Peeking into the NASA JPL Robot Lab (UStream video)

Ever wonder what it would be like to be inside the NASA JPL labs as they put together a space robot? As a kid who grew up spending more time in school doodling spaceships, aliens, and astronauts when I should've been studying in class, the chance to look over the shoulder of the NASA engineers and technicians as they assemble one of the rover robots destined to drive across the surface of the red planet would be absolutely mind blowing. Well, now I, and everyone else with Internet access, can share in the experience.

Thanks to "Curiosity Cam" and UStream, we can all peek inside the clean room at NASA JPL in Pasadena California space while they assemble the next rover robot. Right now the technicians are working two shifts, from eight o'clock in the morning until 11 o'clock at night, five days a week. The camera is fixed on a single work area, so sometimes the action is out of camera site, but from what we have seen so far, a lot of the assembly process and activity will be in plain view. NASA has also included a disclaimer saying that sometimes they will have to turn off the camera for maintenance or technical issues, so don't expect to catch them in any dramatic bloopers.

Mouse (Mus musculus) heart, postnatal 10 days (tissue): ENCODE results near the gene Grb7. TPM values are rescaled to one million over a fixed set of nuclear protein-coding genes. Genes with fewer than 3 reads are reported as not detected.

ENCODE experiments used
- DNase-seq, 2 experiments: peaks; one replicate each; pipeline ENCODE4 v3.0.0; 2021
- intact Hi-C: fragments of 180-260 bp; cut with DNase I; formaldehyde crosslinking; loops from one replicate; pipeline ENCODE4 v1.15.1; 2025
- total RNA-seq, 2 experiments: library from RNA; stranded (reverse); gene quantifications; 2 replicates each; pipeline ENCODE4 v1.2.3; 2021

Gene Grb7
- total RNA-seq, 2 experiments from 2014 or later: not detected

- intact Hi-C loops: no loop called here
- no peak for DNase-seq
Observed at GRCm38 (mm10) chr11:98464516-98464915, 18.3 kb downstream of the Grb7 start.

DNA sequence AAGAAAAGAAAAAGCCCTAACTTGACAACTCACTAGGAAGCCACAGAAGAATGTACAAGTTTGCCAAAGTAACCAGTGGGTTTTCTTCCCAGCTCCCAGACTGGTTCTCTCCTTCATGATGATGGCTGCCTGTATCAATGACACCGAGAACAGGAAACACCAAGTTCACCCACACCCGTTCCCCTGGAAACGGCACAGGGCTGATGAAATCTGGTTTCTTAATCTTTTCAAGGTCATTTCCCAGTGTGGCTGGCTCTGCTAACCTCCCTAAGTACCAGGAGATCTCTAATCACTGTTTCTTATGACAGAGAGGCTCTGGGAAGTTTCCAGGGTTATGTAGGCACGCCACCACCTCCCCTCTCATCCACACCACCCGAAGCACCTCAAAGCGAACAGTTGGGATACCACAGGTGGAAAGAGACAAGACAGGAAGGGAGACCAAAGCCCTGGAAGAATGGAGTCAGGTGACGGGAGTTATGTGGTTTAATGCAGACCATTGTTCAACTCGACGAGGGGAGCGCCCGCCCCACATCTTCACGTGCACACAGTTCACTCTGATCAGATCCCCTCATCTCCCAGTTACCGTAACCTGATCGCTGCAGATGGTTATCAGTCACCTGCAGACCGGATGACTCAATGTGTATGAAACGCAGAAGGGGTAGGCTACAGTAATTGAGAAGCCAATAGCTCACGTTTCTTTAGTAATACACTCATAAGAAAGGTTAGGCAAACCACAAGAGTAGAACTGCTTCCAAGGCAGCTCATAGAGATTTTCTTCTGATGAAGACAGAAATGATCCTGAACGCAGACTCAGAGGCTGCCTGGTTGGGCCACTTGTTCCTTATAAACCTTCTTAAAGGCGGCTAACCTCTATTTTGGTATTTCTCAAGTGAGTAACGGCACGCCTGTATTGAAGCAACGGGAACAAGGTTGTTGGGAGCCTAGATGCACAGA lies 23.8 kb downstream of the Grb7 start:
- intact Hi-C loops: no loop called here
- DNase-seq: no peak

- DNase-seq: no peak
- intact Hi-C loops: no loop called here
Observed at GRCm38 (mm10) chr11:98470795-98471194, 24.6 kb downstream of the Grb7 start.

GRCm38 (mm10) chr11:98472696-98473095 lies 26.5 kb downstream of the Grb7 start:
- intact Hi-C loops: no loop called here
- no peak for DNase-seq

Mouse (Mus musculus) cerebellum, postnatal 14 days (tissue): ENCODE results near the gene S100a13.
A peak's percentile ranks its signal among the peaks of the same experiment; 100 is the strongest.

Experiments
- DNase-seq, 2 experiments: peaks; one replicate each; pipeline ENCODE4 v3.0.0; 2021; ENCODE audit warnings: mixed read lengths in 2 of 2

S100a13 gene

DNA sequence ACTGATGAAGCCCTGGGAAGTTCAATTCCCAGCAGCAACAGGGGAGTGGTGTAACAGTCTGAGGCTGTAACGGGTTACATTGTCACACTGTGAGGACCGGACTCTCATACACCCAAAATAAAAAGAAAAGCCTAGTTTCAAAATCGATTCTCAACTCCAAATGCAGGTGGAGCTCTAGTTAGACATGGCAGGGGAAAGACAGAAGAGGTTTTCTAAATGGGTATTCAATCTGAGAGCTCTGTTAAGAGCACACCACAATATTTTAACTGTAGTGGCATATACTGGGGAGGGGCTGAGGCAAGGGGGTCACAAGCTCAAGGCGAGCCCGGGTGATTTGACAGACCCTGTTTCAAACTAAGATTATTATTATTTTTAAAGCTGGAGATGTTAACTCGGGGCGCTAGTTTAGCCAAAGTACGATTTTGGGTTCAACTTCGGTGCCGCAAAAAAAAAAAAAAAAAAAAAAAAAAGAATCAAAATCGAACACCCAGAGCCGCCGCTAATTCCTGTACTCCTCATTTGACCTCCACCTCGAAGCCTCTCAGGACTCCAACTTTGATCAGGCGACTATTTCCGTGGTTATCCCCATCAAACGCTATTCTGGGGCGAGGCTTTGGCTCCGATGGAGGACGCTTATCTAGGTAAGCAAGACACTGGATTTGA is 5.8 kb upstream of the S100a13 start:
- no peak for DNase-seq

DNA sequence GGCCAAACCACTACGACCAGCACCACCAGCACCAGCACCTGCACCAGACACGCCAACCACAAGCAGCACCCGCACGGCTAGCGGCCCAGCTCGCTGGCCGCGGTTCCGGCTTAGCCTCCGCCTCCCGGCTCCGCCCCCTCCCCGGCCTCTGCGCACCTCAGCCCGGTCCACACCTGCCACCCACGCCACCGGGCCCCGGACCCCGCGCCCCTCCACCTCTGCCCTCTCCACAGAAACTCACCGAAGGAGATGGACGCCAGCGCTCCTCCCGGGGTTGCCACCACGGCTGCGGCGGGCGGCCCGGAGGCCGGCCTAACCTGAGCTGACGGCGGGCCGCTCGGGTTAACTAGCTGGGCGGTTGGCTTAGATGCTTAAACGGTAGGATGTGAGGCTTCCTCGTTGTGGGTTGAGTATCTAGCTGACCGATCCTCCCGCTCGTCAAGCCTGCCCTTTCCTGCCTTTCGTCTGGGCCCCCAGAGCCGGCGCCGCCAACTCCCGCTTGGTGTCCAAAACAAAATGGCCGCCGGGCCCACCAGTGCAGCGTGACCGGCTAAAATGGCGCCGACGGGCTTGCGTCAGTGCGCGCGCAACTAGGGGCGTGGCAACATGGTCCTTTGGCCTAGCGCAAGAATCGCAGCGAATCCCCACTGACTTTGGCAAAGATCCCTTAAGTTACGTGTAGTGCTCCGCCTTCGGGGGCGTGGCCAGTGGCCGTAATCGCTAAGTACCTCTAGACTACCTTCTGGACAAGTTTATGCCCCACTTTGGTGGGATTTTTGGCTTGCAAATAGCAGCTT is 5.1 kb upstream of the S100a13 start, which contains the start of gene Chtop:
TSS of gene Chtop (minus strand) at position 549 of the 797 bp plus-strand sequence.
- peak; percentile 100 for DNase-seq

They are archiving the videos from previous sessions, so you can always go back and see what happened if you are busy and couldn't watch some of the assembly. The current robot being assembled is named "Curiosity Rover" and is much larger than we expected. It's actually 10 feet long 9 feet wide and 70 tall, not including its arm. The robot weight is roughly 2000 pounds (900 kilograms), pretty much the same size and weight as a small car.

The target launch date from Cape Canaveral is projected to be around Thanksgiving next year, which will put the robot in position to land on Mars sometime in August 2012. There is extensive information on the robot and the mission downloadable from the UStream page, and of course the NASA JPL website.

You can even sign up your name included with others in a microchip that will be attached to the rover. So everyone can say that at least their name, and their spirit, made the trip to Mars, even if Space resorts and vacations are still a ways in the future.


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